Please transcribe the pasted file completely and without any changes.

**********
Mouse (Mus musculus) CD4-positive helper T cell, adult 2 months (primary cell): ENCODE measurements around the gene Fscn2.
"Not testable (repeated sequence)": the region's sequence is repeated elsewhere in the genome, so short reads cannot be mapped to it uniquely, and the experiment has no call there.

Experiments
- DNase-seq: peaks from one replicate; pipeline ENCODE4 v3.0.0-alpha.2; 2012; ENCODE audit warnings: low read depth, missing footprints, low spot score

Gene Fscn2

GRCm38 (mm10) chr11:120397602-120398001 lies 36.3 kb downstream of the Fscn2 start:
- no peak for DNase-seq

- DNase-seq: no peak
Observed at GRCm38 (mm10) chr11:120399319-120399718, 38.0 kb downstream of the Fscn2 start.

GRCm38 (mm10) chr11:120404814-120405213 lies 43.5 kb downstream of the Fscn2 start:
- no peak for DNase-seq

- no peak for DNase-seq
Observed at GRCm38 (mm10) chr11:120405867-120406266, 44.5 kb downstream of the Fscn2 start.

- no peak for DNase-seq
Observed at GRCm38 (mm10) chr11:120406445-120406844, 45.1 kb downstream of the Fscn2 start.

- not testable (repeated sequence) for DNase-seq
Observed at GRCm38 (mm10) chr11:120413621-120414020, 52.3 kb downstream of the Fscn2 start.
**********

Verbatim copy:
Mouse (Mus musculus) CD4-positive helper T cell, adult 2 months (primary cell): ENCODE measurements around the gene Fscn2.
"Not testable (repeated sequence)": the region's sequence is repeated elsewhere in the genome, so short reads cannot be mapped to it uniquely, and the experiment has no call there.

Experiments
- DNase-seq: peaks from one replicate; pipeline ENCODE4 v3.0.0-alpha.2; 2012; ENCODE audit warnings: low read depth, missing footprints, low spot score

Gene Fscn2

GRCm38 (mm10) chr11:120397602-120398001 lies 36.3 kb downstream of the Fscn2 start:
- no peak for DNase-seq

- DNase-seq: no peak
Observed at GRCm38 (mm10) chr11:120399319-120399718, 38.0 kb downstream of the Fscn2 start.

GRCm38 (mm10) chr11:120404814-120405213 lies 43.5 kb downstream of the Fscn2 start:
- no peak for DNase-seq

- no peak for DNase-seq
Observed at GRCm38 (mm10) chr11:120405867-120406266, 44.5 kb downstream of the Fscn2 start.

- no peak for DNase-seq
Observed at GRCm38 (mm10) chr11:120406445-120406844, 45.1 kb downstream of the Fscn2 start.

- not testable (repeated sequence) for DNase-seq
Observed at GRCm38 (mm10) chr11:120413621-120414020, 52.3 kb downstream of the Fscn2 start.